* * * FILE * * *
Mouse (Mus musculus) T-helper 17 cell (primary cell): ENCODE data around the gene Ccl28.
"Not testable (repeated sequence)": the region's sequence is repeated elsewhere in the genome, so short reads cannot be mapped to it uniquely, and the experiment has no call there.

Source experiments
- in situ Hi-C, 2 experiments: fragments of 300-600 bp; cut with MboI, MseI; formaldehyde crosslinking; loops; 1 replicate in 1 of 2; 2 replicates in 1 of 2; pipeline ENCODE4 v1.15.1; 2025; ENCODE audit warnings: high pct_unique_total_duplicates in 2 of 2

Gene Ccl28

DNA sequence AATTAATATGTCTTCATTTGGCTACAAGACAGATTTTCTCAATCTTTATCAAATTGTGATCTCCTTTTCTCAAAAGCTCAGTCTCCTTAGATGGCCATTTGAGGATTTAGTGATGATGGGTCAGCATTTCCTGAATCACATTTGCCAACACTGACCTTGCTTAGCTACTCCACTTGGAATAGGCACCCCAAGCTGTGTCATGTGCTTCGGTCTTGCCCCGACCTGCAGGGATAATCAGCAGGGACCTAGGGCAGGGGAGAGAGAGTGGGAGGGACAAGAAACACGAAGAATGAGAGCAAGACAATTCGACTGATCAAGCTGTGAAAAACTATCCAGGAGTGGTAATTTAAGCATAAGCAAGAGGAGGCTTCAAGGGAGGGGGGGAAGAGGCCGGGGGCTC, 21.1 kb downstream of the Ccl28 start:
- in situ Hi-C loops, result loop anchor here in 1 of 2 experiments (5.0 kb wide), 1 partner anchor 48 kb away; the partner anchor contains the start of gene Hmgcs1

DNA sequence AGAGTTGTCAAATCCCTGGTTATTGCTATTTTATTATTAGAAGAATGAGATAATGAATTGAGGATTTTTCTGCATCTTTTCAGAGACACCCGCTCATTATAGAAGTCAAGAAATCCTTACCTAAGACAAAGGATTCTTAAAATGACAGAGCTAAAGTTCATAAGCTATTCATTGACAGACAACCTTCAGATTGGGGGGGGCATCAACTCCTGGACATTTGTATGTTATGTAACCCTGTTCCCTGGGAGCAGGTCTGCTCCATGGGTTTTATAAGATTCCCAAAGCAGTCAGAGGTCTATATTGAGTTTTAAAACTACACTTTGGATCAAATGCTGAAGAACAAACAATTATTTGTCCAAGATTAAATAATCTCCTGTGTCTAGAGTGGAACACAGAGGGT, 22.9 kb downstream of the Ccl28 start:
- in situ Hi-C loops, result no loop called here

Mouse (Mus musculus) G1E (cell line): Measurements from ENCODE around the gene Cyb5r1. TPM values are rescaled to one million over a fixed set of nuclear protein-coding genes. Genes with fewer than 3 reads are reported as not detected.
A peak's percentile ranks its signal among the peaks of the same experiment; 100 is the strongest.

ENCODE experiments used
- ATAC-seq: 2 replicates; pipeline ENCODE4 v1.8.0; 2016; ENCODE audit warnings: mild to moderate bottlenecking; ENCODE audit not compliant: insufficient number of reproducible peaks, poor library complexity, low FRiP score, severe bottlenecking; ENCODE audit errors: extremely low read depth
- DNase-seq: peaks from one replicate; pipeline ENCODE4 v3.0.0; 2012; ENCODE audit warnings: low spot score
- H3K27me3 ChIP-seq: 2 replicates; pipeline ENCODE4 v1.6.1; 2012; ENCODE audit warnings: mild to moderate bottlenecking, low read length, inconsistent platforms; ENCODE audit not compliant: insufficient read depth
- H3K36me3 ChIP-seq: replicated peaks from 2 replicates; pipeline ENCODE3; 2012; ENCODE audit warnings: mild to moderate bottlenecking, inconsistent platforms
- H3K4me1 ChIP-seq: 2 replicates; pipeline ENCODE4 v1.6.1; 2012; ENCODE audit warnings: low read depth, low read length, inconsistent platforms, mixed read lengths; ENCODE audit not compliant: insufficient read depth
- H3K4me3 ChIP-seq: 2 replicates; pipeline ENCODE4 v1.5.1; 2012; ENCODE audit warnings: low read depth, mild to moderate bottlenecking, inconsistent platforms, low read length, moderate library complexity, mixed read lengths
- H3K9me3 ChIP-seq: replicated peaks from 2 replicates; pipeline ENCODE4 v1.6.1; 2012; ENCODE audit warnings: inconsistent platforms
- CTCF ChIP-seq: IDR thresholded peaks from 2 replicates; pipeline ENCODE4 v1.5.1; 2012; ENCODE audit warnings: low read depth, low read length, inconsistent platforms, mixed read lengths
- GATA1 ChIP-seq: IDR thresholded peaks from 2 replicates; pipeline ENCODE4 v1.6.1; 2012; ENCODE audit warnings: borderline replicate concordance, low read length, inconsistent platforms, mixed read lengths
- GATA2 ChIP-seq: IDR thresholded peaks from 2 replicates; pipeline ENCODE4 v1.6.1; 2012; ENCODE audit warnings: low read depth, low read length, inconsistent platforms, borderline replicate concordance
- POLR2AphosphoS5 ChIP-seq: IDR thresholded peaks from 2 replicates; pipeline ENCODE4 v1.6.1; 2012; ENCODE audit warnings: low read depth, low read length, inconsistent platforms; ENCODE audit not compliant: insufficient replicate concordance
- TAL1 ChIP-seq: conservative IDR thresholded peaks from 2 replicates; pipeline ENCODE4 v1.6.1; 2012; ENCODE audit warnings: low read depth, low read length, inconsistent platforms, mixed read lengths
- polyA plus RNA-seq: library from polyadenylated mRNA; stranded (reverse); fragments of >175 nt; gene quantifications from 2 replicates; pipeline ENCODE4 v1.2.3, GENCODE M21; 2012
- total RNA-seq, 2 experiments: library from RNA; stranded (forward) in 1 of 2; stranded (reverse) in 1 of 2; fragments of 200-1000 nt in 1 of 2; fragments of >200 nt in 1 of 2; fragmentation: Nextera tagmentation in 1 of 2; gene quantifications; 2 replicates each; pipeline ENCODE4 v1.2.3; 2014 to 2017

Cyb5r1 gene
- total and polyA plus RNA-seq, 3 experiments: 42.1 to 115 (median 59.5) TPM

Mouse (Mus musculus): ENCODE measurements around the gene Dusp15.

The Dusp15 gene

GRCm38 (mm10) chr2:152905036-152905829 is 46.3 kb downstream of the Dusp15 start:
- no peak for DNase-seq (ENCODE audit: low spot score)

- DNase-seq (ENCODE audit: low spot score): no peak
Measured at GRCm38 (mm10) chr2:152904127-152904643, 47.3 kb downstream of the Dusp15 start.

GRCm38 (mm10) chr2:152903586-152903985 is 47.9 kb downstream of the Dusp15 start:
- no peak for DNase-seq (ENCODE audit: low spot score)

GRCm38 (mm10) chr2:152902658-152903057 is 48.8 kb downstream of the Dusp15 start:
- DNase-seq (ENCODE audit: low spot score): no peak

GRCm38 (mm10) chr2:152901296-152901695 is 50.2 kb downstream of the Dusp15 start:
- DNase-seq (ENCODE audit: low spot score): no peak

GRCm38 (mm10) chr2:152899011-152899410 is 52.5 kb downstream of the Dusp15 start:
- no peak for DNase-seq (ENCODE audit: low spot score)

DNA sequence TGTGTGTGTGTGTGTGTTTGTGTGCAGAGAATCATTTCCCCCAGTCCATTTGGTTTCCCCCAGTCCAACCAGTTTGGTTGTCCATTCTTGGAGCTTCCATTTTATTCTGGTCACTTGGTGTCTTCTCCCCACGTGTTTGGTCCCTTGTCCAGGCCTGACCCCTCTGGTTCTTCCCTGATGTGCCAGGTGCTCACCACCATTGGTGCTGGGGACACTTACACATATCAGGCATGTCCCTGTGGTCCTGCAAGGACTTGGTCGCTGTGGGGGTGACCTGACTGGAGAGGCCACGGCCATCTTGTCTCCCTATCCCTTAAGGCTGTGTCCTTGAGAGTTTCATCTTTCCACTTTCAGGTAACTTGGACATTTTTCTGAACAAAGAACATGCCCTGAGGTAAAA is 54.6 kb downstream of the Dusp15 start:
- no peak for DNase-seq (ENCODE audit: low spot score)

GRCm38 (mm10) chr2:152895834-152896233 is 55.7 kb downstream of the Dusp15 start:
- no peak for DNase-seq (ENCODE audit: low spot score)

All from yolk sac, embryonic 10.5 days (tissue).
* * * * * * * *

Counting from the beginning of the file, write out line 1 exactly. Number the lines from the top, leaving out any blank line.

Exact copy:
Mouse (Mus musculus) T-helper 17 cell (primary cell): ENCODE data around the gene Ccl28.